Dodgers get better, worse with Ted Lilly acquisition

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There’s a case to be made that Ted Lilly was worth Blake DeWitt, Brett Wallach and Kyle Smit.
What I don’t get was why Ryan Theriot was a part of these talks, unless he’s about to be spun into another trade. Theriot is hitting just .284/.320/.327 in 388 at-bats this season. If he’s a better defender than DeWitt at second base, he’s still probably below average there. He’s a poor baserunner for someone with above average speed, and he seems to have lost the plate discipline that made him an adequate regular in the first place.
The second baseman the Dodgers should have picked up in the deal was Mike Fontenot. A left-handed hitter, he would have been a fine platoon partner for Jamey Carroll in the Dodger infield. His .281/.328/.394 line this year is nothing special, but it’s been dragged down by pinch-hitting appearances. Plus, since he’s due only a modest raise from his $1 million salary, he should be worth hanging on to in 2011. Theriot is already making $2.6 million, so he’s a definite candidate to be non-tendered in the offseason.
I’m not a big DeWitt fan, so I’m fine with giving him up for Lilly and the possibility of two draft picks this winter. The 24-year-old has outplayed Theriot this year, but he lacks great range at second and he’s probably never going to display the power to play third on a regular basis. He’s a tweener.
Wallach, 21, had a 3.72 ERA and a 92/43 K/BB ratio in 84 2/3 innings for low Single-A Great Lakes. Tim’s son has a chance to be a legitimate major league starter, but he needs to tighten up his slider. He was probably the Dodgers’ fifth- or sixth-best pitching prospect. Smit, a 22-year-old right-hander, is a fringe relief prospect. He had a 2.35 ERA and a 47/10 K/BB ratio in 53 2/3 innings, most of them coming at high-A Inland Empire.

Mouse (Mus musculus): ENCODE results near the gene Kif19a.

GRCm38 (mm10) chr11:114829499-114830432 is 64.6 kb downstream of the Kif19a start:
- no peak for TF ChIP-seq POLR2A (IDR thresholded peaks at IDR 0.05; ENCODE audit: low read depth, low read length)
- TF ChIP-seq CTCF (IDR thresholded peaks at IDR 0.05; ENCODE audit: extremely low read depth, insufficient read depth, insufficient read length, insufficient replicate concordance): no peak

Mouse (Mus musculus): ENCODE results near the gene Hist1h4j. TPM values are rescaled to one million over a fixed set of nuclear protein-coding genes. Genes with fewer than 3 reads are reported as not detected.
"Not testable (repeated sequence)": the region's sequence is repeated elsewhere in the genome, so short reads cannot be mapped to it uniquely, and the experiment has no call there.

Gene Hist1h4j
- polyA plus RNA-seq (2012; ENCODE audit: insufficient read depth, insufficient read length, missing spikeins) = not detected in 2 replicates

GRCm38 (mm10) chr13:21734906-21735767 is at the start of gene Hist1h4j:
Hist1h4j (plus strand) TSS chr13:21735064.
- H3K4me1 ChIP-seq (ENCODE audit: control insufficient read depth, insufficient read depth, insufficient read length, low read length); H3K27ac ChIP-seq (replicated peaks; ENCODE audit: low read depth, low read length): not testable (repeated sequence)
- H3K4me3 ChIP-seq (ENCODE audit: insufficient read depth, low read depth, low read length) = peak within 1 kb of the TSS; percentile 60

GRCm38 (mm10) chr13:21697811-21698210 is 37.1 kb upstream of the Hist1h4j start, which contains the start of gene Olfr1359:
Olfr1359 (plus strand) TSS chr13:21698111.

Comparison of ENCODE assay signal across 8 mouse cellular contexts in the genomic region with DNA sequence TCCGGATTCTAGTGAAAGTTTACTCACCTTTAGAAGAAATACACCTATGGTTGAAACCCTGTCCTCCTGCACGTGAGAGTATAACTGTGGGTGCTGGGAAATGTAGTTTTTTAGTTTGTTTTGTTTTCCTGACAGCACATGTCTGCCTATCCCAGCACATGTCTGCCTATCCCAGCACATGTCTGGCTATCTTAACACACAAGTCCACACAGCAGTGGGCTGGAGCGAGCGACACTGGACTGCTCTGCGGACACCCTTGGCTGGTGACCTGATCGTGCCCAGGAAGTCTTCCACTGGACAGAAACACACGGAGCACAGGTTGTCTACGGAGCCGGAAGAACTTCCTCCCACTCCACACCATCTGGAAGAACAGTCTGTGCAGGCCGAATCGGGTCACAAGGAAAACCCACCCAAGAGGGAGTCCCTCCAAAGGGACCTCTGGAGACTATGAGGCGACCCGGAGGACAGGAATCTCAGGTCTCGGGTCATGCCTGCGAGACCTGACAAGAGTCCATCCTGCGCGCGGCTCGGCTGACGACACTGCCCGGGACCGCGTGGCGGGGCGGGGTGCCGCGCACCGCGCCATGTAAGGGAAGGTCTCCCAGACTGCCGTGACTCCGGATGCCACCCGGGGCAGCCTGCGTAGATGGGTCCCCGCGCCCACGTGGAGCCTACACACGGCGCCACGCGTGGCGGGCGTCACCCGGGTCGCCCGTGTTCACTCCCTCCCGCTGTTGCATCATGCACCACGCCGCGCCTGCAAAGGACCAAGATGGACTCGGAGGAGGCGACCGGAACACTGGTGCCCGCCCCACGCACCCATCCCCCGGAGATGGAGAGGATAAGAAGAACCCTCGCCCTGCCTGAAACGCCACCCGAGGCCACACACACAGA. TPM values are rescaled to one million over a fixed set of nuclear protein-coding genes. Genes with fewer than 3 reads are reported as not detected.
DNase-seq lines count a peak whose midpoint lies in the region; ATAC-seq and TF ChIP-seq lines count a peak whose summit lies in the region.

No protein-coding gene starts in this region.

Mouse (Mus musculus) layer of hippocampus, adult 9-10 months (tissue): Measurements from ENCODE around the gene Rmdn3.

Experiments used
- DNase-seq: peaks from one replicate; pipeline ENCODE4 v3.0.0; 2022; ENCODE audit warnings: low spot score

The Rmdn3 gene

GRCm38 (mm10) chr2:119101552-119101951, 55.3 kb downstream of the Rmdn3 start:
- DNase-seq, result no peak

Lilly’s addition should provide a significant boost to the Dodger rotation. He’s been inconsistent, but he’s healthy now and he’s a nice fit in Dodger Stadium with his flyball tendencies. While L.A. is still far from a lock for the postseason, the price paid for the left-hander was worth it. Now if only they can go get themselves a real second baseman before the deadline. They should be after Kelly Johnson.

Royals closer Kelvin Herrera leaves with forearm tightness

Associated Press
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The Royals are a game and a half out of the crazy AL Wild Card race — six games back of the Indians in the division — so they don’t have a huge margin for error. They got some bad news last night, though, that could have a major impact on their playoff hopes: closer Kelvin Herrera experienced tightness in his right forearm in the ninth inning of last night’s win, forcing him out of the game.

Herrera walked the bases loaded, then went to a 2-0 count on the next batter before leaving the game. That last pitch was a fastball that clocked in at 91 m.p.h., which is NOT a typical Kelvin Herrera fastball.  Herrera didn’t talk after the game but his teammate Sal Perez said that Herrera told him  “I’m tight. I don’t feel my forearm.”

Reporters left the clubhouse before an official diagnosis or prognosis could be delivered, so expect an update some time today. If Herrera is out the closer duties could fall to Scott Alexander or Brandon Maurer.

Albert Pujols sets the all-time record for home runs by a foreign-born player

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Albert Pujols had a big night last night, driving in four runs as the Angels beat the Rangers 10-1. Three of those runs came on a three-run homer. That was the 610th home run of Pujols’ career, snapping a tie for eighth on the all-time list with Sammy Sosa. It also made him baseball’s all-time leader for home runs by a player born outside the U.S.

Pujols was aware of the accomplishment, of course, and noted how honored he was after the game:

”It’s pretty special. Obviously, all the great players from the Dominican Republic, Latin America, Venezuela, Mexico, Colombia, they’ve gone through the big leagues and to be able to accomplish something like this is very humbling.”

After Sosa, who is from the Dominican Republic, comes Rafael Palmeiro (569); Manny Ramirez (555); David Ortiz (541); Carlos Delgado (473); Jose Canseco (462); Adrian Beltre and Miguel Cabrera (459).